With streaming now a dominant form of music consumption, landing a good playlist placement has become something of a Holy Grail for artists. In order to avoid flash in the pan popularity, however, it's important to spin that placement out and position yourself for long terms success. Here Chris Robley of CD Baby details how.
Yes, you want to get your songs onto playlists. But once you’ve landed a placement, it’s important not to fumble the opportunity.
Being discovered by followers of a playlist is not the entire end-game.
You also want to use a playlist placement:
- to establish or deepen your relationship with that particular playlister, so they’ll be more likely to add your music again
- as social proof of your music’s appeal (helping you parlay this placement into future placements elsewhere)
- as exciting news that you can share with fans
Basically, you want to show appreciation for the placement while also broadcasting the details.
Proper practices for playlist follow-through
Here are seven basic ways to take a playlist placement and run with it:
Pin the playlist to the top of your Spotify profile
There’s no kinder way to show you care than to say “Hey, THIS is the most important thing that’s happening with my music on Spotify right now!”
Grab the URI for the playlist, log into your Spotify for Artists account, and pin that playlist right up top with a nice caption and a nice photo. Oh, and tell the playlister you’ve done so (via Twitter, or FB, or however you can get in contact).
The playlister will dig the extra attention and your listeners might see that they’re not alone in loving your music.
Take a screenshot (but FOLLOW the playlist first)
As I said above, you want to share the news — and one of the quickest ways to show what’s happening is to post a screenshot of the playlist with your song nestled in among a bunch of other cool songs.
BUT… be sure to follow the playlist first (people can usually tell from the screenshot, particularly on Spotify).
Michael Warner of Work Hard Playlist Hard told me that it’s surprisingly common to see an artist share a screenshot of a playlist they’ve appeared on, and the artist clearly hasn’t followed the playlist!
“Hey fans, look how awesome it is that we’ve been added to this playlist that I don’t even care enough about to follow. But YOU should care!”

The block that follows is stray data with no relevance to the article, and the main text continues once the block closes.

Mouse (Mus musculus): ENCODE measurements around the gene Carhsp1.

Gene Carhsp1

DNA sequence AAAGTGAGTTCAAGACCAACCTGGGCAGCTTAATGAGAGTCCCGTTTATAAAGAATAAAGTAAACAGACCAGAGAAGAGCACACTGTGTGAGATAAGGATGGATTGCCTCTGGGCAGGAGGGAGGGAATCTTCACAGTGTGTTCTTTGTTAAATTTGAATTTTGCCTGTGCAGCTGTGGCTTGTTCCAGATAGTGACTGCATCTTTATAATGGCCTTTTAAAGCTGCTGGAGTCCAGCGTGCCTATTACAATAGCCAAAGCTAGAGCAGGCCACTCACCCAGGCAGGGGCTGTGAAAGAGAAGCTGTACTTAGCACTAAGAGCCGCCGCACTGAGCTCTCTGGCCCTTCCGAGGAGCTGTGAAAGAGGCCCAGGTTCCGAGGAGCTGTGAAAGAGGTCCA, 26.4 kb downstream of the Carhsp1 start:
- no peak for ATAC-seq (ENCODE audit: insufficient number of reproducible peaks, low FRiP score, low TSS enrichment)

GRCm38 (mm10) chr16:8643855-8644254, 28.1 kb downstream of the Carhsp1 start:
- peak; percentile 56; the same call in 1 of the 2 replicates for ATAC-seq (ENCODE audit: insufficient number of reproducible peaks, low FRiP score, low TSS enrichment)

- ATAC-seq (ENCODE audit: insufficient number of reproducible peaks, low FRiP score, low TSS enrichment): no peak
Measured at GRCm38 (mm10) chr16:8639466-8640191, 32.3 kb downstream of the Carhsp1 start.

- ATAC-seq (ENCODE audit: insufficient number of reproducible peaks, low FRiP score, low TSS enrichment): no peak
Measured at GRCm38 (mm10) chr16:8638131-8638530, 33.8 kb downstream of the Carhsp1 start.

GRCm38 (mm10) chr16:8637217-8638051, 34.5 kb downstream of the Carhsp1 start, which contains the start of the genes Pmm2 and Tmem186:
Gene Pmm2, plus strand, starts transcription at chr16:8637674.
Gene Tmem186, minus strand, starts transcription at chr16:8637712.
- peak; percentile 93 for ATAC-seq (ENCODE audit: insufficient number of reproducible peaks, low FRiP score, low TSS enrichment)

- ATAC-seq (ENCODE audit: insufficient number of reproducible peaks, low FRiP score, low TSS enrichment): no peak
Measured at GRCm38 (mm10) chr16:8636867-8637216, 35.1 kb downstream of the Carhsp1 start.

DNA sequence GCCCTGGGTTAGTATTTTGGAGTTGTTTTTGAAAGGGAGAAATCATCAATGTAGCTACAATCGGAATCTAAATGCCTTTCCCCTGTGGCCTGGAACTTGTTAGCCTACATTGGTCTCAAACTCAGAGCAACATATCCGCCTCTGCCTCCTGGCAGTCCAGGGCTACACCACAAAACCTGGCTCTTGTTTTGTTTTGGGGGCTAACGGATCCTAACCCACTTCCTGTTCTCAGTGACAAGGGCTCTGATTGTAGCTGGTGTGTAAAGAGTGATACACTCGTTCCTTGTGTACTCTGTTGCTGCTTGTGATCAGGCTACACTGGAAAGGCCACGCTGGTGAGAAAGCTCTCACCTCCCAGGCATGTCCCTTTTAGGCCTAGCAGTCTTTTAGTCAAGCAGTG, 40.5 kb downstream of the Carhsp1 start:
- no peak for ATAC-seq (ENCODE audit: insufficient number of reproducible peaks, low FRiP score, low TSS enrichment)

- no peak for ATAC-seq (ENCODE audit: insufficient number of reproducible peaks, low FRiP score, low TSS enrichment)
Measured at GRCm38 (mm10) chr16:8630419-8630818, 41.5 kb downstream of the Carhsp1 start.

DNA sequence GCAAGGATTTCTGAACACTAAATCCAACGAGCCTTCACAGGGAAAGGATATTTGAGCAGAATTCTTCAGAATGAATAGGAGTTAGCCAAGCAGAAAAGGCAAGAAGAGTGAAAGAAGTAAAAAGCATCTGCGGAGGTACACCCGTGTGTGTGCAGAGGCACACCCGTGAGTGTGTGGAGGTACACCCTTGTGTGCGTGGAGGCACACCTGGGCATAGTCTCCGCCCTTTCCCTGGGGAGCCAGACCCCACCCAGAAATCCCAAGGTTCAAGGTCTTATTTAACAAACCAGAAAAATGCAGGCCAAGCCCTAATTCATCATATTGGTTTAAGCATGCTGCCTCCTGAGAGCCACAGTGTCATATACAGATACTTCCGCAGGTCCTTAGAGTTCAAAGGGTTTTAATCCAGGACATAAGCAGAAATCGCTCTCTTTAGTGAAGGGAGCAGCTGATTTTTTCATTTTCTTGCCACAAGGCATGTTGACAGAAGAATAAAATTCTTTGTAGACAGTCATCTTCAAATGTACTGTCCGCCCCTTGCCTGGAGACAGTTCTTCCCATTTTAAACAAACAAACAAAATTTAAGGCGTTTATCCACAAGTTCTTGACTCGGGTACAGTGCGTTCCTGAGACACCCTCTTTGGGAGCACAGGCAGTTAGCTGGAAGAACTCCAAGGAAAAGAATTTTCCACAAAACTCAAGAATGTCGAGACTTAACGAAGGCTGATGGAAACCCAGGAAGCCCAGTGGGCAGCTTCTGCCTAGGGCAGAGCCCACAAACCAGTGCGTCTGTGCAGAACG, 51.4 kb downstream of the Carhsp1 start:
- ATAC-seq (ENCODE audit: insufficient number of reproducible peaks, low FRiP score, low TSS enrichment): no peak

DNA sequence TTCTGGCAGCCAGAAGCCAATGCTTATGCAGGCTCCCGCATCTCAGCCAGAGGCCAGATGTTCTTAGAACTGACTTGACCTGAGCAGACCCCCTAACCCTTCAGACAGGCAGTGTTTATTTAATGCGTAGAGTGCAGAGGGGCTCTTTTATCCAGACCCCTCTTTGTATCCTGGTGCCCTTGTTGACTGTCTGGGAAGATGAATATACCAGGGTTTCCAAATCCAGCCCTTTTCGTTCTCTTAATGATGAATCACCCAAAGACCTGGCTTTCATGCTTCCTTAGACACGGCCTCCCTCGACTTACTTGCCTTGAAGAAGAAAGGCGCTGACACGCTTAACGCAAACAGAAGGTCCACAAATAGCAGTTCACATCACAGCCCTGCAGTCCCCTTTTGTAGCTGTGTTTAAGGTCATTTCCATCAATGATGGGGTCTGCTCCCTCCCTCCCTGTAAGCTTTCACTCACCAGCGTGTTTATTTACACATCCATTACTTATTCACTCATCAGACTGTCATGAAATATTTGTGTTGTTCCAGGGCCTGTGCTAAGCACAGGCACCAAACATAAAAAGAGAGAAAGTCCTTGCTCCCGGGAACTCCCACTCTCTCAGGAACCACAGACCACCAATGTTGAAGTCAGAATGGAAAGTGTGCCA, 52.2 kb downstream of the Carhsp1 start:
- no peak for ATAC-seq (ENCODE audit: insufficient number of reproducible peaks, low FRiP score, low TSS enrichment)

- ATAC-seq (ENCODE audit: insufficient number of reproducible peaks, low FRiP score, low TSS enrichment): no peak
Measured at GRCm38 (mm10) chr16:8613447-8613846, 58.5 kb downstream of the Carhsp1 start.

Post it on Instagram, Facebook, Twitter, etc.
Share the news and tag appropriately.
Link to the playlist where possible (and change the link in your Instagram bio for a few days to direct fans to the playlist).
Why? Well, the playlister did you a favor by adding your song; do them a favor in return by directing your fans to their playlist for a few days.
Contact the playlister directly to say thanks
If you have a direct contact, say thanks the old fashioned way — by email.
(By old-fashioned, I mean, like… 15 years ago).
Find hi-res images of the playlist cover artwork
A quality photo will probably be more appealing to your audience than a screenshot of a Spotify playlist or a thumbnail of the cover artwork that you blew up.
If the playlister has hi-res images on their website, or if they have passable images on Facebook, great. Download those and use ’em.
If not, contact the playlister and ask them for a large image of the playlist cover art. It might create 15 extra seconds of work for them, but they’ll probably appreciate that you’re interested in showing their playlist in the best light.
Use your newsletter and website
If your music is getting added to lots of playlists, you’re probably not going to dedicate a whole section of your newsletter or website to a single playlist announcement, but you could do a digest-style recap.
Like, “thanks to all of these awesome playlists for adding my newest song…”
And then, of course, add links.
The longer the list of playlists, the more copying and pasting you’ll be doing.
Ask the playlist curator what kind of music they need more of
If you’re super motivated to end up on the same playlist again, you could do what Lance Allen does: ASK them what they need, and then go record that exact thing!
More polka covers of Metallica songs? Consider it done.
More fiddle tunes performed on Moog synthesizer? Sure, why not.
Really sick of ironic depressing piano versions of 80’s pop songs? I’ll do ironic depressing piano versions of 90’s pop songs!
Bonus: Add it to your resumé
Seriously. It sounds lame, but building prestige in the music biz is partially about the notches on your belt.
So keep a record of your more high-profile playlist placements, consider adding them to your artist bio or to a list of notable achievements on your website, in press releases, etc.
All of this to say, a placement should be much more than simply having your song streamed by more listeners. That’s an important part of it, for sure. But a placement should be one step along the way towards your music having long-term reach.
It’s up to you what you do with any particular playlist placement, but the more you do for the playlister, the more receptive they’ll probably be to your music down the line.